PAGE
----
Lawmakers Push for Infrastructure Reform

“I kind of feel sorry for the Corps of Engineers. They were asked to do more with less. They've had bubble gum and some paper to keep a lock and dam system that was built during the 1930s up and fully functioning.” ( Farm Journal )

An aging and failing infrastructure system has been a top priority for many ag groups for years. The district Congressman Ron Kind (D-WI) serves includes more miles of the Mississippi River than any other congressional district. As such, he co-chairs the Mississippi River Bi-Partisan Caucus and is one of several lawmakers pushing for infrastructure reform.

“One of our main points of emphasis is that the water infrastructure system lock and dam system is so crucial to moving commerce up and down the river, especially our agricultural products destined for export markets,” he told AgriTalk host Chip Flory. “So hopefully we can step up.”

According to Kind, the House Ways and Means Committee held a hearing about how to finance an infrastructure bill moving forward.

“I raised the point that we need to include water infrastructure bill as well because it's a vital part of American commerce,” he said. “I kind of feel sorry for the Corps of Engineers. They were asked to do more with less. They've had bubble gum and some paper to keep a lock and dam system that was built during the 1930s up and fully functioning.”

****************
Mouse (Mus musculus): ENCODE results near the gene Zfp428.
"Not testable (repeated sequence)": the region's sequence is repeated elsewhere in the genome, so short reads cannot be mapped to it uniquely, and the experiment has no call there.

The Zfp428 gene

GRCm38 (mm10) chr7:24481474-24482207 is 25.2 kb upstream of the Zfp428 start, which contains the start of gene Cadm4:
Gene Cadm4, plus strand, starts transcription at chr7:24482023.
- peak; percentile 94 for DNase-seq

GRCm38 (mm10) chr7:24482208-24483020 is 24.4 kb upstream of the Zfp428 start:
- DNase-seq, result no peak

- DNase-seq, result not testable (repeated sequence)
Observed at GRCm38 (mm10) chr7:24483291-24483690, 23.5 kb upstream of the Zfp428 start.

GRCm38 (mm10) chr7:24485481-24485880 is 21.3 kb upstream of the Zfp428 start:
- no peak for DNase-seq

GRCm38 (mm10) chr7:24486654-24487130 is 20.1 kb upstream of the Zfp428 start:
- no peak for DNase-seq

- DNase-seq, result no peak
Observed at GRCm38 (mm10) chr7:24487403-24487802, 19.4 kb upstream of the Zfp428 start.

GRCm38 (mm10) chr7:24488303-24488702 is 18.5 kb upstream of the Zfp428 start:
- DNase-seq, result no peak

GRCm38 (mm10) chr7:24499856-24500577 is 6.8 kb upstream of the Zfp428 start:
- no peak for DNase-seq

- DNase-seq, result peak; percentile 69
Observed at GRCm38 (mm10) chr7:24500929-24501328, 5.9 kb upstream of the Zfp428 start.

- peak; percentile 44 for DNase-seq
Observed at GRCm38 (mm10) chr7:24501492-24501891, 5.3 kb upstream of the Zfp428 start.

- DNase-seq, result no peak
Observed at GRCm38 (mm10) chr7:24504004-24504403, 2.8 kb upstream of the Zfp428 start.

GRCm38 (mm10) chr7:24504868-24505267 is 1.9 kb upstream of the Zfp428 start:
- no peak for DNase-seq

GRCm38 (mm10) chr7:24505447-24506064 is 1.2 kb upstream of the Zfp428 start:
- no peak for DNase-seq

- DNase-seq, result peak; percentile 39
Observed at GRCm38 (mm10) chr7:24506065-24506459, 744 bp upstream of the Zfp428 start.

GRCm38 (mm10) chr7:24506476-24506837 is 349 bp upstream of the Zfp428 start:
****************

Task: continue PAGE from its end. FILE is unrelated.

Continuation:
One dam failure on the Mississippi would not only back up commerce for weeks, but would cost hundreds of millions of dollars, Kind said.

“We know we're long past due, Chip, for reinvesting in rebuilding America again,” he said. “Broadband in rural areas need to be a part of it, that’s important for production agriculture. Water ways, all the roads and highways and bridges, we need to do this to stay competitive.”

How will it be paid for?

Paying for infrastructure repair and reform is the limiting factor.  

“It's easy for everyone to identify the need to invest in infrastructure. The hard part is how to pay for it,” he said. “That's what always trips us up. So, we're trying to throw out ideas to see if there's some consensus out there on what type of sustainable revenue source makes sense, so we can move forward with this investment.”

One idea is a tax on traders. Congressman Peter DeFazio (D-OR), the chair of House Transportation & Infrastructure Committee has had the idea for some time, and Kind said he's not alone. The tax would be a minimum transaction fee for high-speed traders and regular stock traders alike.

“We haven't had a hearing on it and we haven't had a lot of feedback on the pros and cons of it,” Kind said. “It would raise a chunk of change. He would use that money and dedicate it to the Highway Trust Fund for infrastructure purposes. That could be a sustainable revenue source, but I'm not clear what the investment impact would be if you start taxing those trades, even at a small level.”

Regardless of how it gets funded, Kind thinks a good infrastructure system in America is the best way to compete with China.

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